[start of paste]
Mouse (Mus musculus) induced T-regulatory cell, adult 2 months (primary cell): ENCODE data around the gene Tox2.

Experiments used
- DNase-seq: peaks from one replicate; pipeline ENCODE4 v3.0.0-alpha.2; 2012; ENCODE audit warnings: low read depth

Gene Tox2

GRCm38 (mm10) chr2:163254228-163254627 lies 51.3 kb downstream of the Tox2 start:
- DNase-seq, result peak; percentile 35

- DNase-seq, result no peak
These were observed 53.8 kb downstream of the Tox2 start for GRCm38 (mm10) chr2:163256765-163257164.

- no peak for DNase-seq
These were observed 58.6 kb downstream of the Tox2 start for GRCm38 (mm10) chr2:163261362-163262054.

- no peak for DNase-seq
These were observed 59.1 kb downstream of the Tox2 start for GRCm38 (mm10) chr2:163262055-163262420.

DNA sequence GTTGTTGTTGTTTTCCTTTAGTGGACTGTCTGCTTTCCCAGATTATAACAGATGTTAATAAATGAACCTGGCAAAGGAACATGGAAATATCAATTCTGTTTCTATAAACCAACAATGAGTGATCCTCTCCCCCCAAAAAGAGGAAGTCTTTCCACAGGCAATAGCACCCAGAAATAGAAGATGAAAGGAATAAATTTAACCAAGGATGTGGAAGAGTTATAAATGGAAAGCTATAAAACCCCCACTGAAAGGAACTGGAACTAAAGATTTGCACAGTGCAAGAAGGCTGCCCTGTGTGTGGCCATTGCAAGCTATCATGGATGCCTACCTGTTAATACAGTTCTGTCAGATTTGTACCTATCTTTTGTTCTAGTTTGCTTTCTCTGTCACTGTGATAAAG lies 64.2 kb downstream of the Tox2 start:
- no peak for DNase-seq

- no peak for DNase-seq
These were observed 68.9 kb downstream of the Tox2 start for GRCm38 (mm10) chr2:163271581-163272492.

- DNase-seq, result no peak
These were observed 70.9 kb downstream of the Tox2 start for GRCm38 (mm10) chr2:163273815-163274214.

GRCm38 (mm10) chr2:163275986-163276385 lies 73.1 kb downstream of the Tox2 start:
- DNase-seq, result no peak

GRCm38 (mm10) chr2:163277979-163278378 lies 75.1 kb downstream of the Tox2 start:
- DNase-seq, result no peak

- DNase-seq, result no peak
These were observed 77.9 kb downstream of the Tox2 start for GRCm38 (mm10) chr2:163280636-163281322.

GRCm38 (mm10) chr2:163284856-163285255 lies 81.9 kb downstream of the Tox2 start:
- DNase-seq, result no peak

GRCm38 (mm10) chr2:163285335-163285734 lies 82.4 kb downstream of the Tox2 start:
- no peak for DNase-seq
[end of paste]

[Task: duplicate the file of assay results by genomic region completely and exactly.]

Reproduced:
Mouse (Mus musculus) induced T-regulatory cell, adult 2 months (primary cell): ENCODE data around the gene Tox2.

Experiments used
- DNase-seq: peaks from one replicate; pipeline ENCODE4 v3.0.0-alpha.2; 2012; ENCODE audit warnings: low read depth

Gene Tox2

GRCm38 (mm10) chr2:163254228-163254627 lies 51.3 kb downstream of the Tox2 start:
- DNase-seq, result peak; percentile 35

- DNase-seq, result no peak
These were observed 53.8 kb downstream of the Tox2 start for GRCm38 (mm10) chr2:163256765-163257164.

- no peak for DNase-seq
These were observed 58.6 kb downstream of the Tox2 start for GRCm38 (mm10) chr2:163261362-163262054.

- no peak for DNase-seq
These were observed 59.1 kb downstream of the Tox2 start for GRCm38 (mm10) chr2:163262055-163262420.

DNA sequence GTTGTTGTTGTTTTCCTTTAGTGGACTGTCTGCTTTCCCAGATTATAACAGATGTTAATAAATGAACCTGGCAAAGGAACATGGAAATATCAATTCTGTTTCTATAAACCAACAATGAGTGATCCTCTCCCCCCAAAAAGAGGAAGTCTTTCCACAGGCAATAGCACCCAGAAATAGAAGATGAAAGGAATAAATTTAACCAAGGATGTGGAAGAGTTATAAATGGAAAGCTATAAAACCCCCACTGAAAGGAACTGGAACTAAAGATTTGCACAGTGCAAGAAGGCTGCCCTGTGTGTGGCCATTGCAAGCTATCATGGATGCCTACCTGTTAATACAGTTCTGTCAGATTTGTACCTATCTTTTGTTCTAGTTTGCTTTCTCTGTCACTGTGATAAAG lies 64.2 kb downstream of the Tox2 start:
- no peak for DNase-seq

- no peak for DNase-seq
These were observed 68.9 kb downstream of the Tox2 start for GRCm38 (mm10) chr2:163271581-163272492.

- DNase-seq, result no peak
These were observed 70.9 kb downstream of the Tox2 start for GRCm38 (mm10) chr2:163273815-163274214.

GRCm38 (mm10) chr2:163275986-163276385 lies 73.1 kb downstream of the Tox2 start:
- DNase-seq, result no peak

GRCm38 (mm10) chr2:163277979-163278378 lies 75.1 kb downstream of the Tox2 start:
- DNase-seq, result no peak

- DNase-seq, result no peak
These were observed 77.9 kb downstream of the Tox2 start for GRCm38 (mm10) chr2:163280636-163281322.

GRCm38 (mm10) chr2:163284856-163285255 lies 81.9 kb downstream of the Tox2 start:
- DNase-seq, result no peak

GRCm38 (mm10) chr2:163285335-163285734 lies 82.4 kb downstream of the Tox2 start:
- no peak for DNase-seq